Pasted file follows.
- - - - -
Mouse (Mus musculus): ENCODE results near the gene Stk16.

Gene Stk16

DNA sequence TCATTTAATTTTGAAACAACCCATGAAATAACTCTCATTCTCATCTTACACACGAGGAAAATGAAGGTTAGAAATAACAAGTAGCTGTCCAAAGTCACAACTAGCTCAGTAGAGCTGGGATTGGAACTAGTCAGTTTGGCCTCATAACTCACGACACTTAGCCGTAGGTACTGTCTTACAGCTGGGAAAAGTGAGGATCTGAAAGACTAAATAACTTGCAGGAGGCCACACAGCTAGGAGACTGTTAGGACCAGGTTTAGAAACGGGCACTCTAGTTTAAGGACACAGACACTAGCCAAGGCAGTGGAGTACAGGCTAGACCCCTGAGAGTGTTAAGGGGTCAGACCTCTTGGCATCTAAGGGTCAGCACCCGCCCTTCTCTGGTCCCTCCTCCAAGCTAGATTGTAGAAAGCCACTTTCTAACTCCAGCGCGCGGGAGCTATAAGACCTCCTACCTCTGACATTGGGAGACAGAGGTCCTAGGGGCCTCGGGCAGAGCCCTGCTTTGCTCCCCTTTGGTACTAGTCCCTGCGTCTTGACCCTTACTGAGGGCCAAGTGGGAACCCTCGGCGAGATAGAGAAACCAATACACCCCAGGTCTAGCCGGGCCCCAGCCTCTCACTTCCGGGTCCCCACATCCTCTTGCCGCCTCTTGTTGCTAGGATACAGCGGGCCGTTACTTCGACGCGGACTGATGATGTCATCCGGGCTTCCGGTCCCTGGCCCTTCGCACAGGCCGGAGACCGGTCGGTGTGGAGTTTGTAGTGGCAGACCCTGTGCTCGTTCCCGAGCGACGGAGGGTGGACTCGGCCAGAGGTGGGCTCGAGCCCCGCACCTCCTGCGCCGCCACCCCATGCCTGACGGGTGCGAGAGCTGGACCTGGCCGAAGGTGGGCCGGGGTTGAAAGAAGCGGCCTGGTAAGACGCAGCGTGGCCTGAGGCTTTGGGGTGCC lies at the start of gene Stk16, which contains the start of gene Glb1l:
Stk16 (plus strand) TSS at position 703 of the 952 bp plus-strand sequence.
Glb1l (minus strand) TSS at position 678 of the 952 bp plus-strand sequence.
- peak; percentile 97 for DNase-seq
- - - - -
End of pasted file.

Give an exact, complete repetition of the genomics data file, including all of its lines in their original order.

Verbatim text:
Mouse (Mus musculus): ENCODE results near the gene Stk16.

Gene Stk16

DNA sequence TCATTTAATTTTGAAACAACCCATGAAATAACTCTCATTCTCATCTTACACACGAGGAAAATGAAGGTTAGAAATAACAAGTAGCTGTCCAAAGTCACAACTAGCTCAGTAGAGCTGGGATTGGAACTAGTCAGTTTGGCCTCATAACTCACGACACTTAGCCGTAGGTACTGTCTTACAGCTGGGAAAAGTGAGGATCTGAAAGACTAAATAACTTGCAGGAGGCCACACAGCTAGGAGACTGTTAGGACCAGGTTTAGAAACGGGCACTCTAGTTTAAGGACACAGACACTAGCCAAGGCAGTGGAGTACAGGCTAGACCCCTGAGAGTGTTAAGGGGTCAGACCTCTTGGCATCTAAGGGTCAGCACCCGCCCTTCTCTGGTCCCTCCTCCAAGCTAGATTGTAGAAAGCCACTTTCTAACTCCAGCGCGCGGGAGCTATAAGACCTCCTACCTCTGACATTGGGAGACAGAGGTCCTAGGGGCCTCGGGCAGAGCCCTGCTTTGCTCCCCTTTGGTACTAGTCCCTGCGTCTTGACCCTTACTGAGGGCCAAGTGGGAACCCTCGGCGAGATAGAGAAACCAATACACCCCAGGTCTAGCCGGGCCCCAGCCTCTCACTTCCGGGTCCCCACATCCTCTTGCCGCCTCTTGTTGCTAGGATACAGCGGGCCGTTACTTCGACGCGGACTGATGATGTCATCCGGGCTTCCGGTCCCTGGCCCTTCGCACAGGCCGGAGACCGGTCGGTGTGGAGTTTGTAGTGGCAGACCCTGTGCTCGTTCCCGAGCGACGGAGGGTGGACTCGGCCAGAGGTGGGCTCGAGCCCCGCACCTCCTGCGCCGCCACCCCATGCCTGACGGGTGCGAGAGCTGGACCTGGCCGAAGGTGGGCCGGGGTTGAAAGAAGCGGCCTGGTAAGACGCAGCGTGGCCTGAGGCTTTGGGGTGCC lies at the start of gene Stk16, which contains the start of gene Glb1l:
Stk16 (plus strand) TSS at position 703 of the 952 bp plus-strand sequence.
Glb1l (minus strand) TSS at position 678 of the 952 bp plus-strand sequence.
- peak; percentile 97 for DNase-seq